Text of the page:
In this sense, his identity can’t be separated from such reactions. Unlike other celebrities — and in contrast to Kanye West, specifically, who sustains his position in our cultural discussion by retreating from the world, every so often, to create music — Trump is his impulsivity: nothing more and nothing less.
It’s a weapon he uses to distract us, again and again, from the real issue at hand, which goes a long way to explain why he’s been so successful. And the question we need to keep in mind, moving forward, is the degree to which his new role as president will irrevocably alter the stakes of his unremittingly impulsive behavior.
The danger of pure reaction, as I’ve said, is really a matter of risk. And while impulsivity has proven time and again to be an immensely powerful weapon in various celebrity-centered feuds — from the rapper/singer variety to our Republican/Democratic nominees — the position of the presidency (and this should go without saying) in no way resembles the modern campaign-style competition that determines its occupant.
As president, Trump will encounter a never-ending variety of atypical opposition. He’ll be attacked in a manner that nothing in his life up to this point has prepared him to comprehend. As a result, his response will be to attack back, especially as the situation around him rapidly disintegrates. We’ve selected from our ranks an individual whose core mode of functioning stands in direct opposition to the nature of the task he’ll be asked to carry out.
Which begs the question: Why, as a culture, do we continue to associate this sort of behavior with personal authenticity — a trait that, all things considered, actually is beneficial to human functioning? If Trump doesn’t think about what he says or does ahead of time, does this mean that his statements and actions are actually more genuine than someone else’s? And are we really supposed to reward people for acting authentically if they’re constantly revealing, through outlandish and damaging behavior, that the truest aspect of their personality is the complete inability to perceive the deeper consequences of their decisions?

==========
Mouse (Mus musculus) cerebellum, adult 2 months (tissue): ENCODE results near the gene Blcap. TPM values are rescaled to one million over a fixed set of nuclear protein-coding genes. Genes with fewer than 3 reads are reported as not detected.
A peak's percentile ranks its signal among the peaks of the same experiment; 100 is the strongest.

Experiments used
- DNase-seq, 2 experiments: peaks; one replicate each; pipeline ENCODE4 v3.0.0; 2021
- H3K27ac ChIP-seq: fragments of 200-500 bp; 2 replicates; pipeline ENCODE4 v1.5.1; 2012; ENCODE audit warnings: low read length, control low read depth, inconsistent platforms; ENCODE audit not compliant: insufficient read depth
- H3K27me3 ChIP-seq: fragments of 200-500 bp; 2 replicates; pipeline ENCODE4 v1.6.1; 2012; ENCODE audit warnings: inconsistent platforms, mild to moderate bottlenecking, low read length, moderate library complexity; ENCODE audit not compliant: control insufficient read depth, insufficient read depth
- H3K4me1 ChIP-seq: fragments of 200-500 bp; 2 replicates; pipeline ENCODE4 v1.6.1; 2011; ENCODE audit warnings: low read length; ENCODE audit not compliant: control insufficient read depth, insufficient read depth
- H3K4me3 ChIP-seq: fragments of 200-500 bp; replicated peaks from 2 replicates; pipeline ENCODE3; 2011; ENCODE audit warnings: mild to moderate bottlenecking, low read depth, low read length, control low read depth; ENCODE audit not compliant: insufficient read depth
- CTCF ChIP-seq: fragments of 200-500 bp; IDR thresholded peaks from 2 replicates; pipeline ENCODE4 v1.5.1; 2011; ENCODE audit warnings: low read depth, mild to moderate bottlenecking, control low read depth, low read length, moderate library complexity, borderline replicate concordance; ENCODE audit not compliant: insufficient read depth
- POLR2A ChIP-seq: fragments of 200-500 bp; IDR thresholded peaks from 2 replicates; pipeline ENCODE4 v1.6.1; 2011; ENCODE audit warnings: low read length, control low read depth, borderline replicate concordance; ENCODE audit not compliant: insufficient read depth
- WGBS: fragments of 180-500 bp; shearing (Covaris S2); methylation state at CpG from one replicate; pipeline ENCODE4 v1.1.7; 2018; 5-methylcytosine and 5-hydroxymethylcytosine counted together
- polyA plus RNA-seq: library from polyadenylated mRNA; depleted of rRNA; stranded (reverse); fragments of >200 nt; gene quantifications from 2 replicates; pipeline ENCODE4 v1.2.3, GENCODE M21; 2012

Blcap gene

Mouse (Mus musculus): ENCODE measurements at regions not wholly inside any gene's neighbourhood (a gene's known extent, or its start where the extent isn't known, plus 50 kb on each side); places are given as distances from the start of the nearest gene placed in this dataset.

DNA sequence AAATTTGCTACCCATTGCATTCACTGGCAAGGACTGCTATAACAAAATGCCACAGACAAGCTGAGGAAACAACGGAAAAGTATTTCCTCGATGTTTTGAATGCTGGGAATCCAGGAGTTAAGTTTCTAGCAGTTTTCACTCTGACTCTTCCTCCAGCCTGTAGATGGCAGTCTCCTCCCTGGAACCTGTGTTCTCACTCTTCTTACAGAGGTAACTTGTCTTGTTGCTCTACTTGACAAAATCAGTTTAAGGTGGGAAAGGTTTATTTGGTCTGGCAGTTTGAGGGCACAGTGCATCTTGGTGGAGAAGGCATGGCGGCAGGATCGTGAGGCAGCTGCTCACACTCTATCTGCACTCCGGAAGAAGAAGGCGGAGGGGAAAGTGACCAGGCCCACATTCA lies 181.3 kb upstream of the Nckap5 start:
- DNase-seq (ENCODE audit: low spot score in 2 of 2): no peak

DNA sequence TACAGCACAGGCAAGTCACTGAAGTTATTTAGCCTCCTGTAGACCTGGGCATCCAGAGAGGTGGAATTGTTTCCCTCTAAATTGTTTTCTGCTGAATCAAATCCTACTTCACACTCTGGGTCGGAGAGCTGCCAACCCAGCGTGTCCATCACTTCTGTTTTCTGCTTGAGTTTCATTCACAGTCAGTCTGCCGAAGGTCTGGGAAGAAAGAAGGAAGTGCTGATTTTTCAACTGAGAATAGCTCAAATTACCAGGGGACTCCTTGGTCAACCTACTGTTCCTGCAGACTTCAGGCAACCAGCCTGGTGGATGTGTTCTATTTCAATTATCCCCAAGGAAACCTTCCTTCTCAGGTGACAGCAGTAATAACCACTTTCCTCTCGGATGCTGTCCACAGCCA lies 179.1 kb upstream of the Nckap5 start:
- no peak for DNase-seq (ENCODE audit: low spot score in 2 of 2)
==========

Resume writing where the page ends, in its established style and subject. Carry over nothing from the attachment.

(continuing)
At the end of Kanye West and Donald Trump’s recent morning meeting, the two appeared together in the gilded lobby of Trump Tower. A crowd gathered around them, reporters screaming questions at them both. In a video of the encounter, West is wearing an outfit that’s identical to the one he’d donned nearly a week earlier in Los Angeles: dark sweatshirt, black jeans, white shoes. His hair, like his gold chain, is burnished and bright. And as the two of them emerge from the elevator to answer questions from the media — as Trump searches, as always, for the right extemporaneous platitude (“We’ve been friends for a long time,” he says to a reporter, adding, “We discussed life”) — it’s hard not to notice that the blond color West bleached his hair is, in fact, eerily similar to the signature, floppy quiff perched atop the head of the very person looming at his side.